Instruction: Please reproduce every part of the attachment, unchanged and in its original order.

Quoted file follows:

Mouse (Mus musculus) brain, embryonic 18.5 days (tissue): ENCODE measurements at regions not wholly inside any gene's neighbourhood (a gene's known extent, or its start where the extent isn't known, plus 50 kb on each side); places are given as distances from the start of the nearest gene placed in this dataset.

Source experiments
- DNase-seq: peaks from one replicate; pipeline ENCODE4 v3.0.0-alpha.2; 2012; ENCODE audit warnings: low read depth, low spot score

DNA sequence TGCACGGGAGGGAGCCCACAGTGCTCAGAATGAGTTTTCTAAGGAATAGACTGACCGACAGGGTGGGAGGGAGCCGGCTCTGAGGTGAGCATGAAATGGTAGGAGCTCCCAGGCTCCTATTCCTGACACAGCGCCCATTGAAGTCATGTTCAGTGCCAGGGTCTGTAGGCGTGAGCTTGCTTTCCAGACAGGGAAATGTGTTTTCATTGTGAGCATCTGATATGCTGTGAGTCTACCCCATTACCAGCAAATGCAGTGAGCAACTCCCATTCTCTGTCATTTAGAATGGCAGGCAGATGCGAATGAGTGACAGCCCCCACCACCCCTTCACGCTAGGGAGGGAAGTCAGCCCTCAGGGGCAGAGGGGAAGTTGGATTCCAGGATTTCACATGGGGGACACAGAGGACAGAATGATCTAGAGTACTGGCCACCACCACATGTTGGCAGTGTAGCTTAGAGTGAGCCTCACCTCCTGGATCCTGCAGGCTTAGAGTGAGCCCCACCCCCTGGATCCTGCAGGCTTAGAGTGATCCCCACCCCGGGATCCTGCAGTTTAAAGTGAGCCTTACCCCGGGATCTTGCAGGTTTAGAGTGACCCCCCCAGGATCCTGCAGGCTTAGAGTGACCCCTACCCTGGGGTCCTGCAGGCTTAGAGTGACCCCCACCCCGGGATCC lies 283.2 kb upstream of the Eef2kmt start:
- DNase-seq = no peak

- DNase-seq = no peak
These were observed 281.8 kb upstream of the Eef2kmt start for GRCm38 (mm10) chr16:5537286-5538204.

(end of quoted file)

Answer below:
Mouse (Mus musculus) brain, embryonic 18.5 days (tissue): ENCODE measurements at regions not wholly inside any gene's neighbourhood (a gene's known extent, or its start where the extent isn't known, plus 50 kb on each side); places are given as distances from the start of the nearest gene placed in this dataset.

Source experiments
- DNase-seq: peaks from one replicate; pipeline ENCODE4 v3.0.0-alpha.2; 2012; ENCODE audit warnings: low read depth, low spot score

DNA sequence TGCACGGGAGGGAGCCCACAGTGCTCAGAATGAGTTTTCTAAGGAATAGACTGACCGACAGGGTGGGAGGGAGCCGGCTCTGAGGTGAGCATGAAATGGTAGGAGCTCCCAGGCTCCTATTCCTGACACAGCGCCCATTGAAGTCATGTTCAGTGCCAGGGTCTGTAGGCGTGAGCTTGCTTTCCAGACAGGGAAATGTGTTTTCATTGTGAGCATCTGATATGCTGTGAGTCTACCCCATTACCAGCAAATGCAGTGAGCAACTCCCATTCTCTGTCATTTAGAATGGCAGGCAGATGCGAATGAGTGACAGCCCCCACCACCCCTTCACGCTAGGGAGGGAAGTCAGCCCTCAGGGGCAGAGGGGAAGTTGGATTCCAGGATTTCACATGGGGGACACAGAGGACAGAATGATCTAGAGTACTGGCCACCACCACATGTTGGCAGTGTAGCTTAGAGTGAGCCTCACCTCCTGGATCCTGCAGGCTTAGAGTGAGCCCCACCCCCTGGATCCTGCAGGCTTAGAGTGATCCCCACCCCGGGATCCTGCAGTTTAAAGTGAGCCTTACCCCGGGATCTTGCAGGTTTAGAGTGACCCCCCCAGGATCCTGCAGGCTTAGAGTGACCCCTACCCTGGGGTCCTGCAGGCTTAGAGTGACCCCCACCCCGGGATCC lies 283.2 kb upstream of the Eef2kmt start:
- DNase-seq = no peak

- DNase-seq = no peak
These were observed 281.8 kb upstream of the Eef2kmt start for GRCm38 (mm10) chr16:5537286-5538204.